Marty talks about Rust’s talent for interrogating suspects, as they made their way through a list of sex offenders or matched the Tall Man description. Rust in 2012 talks about how easy he always found it to get inside people’s head, and he always knew within ten minuets if a suspect was guilty or not. As he speaks he begins to cut up his empty beer cans.
Rust has agreed to let Maggie set him up with her friend, Jennifer. The four of them meet at a barn dance bar. He discusses his synesthesia, a condition that means he tastes colours (interesting with this whole yellow theme). One sense will trigger another. As he speaks Marty yawns and spots his mistress Lisa flirting with a date, under a yellow spotlight. He meets her at the bar, and he challenges her on what she’s doing. She tells him that she doesn’t want to be with him forever, and their relationship has run its course. Later a drunk Marty crashes his car up Lisa’s drive way, crushing a little girls bike (what a great father), and bullies his way into her house. He is overly concerned with whether she sucked the guys dick, it is most important that he knows exactly what she has done with this guy (i.e. how much of her he has a lost), and once he gets his answer he calms down and leaves. “I’m not a psycho” he says.
Maggie calls Rust wanting to know if he feeling about Marty is true, and she knows the other cops will lie to her. Rust doesn’t say much, just that nobody would tell him anything because they hate him. She tells him to give Jen a chance, he tells her to go to bed and that Marty will be home.
The next day Rust, who has at least put the myopic obsessiveness that Marty accused him of and his insomniac to good use, has found a body that had been classified as drowning. There are details matching Dora Lange. The drugs in the system, lacerations and the symbol on her body. They have two days left, and just enough time to chase the lead. On the drive Marty asks if a man can love two women. Rust says he doesn’t believe that man can really love because the inadequacies of reality will always set in. Marty then asks if he ever wonders if he is a bad man. Rust tells him the world needs bad men, to keep the other bad men from the door. Perhaps at the start of this series it seemed like Marty could be the good cop to Rust’s bad cap, but now I know that Marty is not a good man. He’s weak, petty, jealous and destructively insecure. Cohle might be arrogant, rude, and alcoholic nihilist, he might shut the world out.. but at least his damage seems relatively self-contained. He doesn’t lie to himself or the world about what he is. Harte is the more dangerous of the two.
The world needs bad men. We keep the other bad men from the door
On a very rickety looking wooden bridge, they meet the victim’s grandfather – who is a crab fisherman with yellow crab cages. He tells them that she ran off years ago with her boyfriend Reggie Ladoux, and gives them a box of her old stuff that he still has. As Rust talks to the groundskeeper at her old High School (The Light of the Way, it was funded by the Tuttle Foundation.. them again) which closed in 1992, Marty gets news over the radio about Reggie. He has rape complaints, and was arrested in a lab making LSD and Meth. His cell mate was also the ex-husband Charlie Lange. It all comes together so neatly that they race off to search for Reggie.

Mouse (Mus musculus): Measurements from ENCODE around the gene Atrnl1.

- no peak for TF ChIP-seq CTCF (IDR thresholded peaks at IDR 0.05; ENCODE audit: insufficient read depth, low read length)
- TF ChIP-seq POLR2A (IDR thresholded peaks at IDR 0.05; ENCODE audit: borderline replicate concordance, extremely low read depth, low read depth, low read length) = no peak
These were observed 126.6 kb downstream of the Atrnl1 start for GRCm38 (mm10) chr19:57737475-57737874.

In 2012, Marty mentions a gun fight.. and Rust has fashioned his beer can into a small figure. The focus of his philosophic lecture this week are the illusions which we all live under; religion, love, the mythology of life. The stories we tell ourselves to get us through each day. He tells them that what happened back then isn’t going to do them any good now. He tells them that sometimes when he looks at crime scenes he can see the relief in the victims eyes, relief at the end of fear.. and realising that life was a “jerry-rig of presumption and dumb will.” We see who is presumably Reggie walking across the grass, tattooed dressed only in white briefs, carrying a machete and with a gas mask swinging on his face. Ominous music and Cohle’s voice over set up an inevitable sense of doom:
It was all a dream that you had inside a locked room, a dream about being a person. And like a lot of dreams, there’s a monster at the end of it
At only three episodes in I doubt they’re getting to Reggie this quickly, or if they do.. he can’t be their man. We already know the police department and the Governor are pushing for a quick resolution to this case, and the evidence has Reggie slotting far too easily into the story. It has to be too good to be true. The final frames of the mans lumbering frame with this strange swinging mask was incredibly chilling. I’m looking forward to whatever is to come.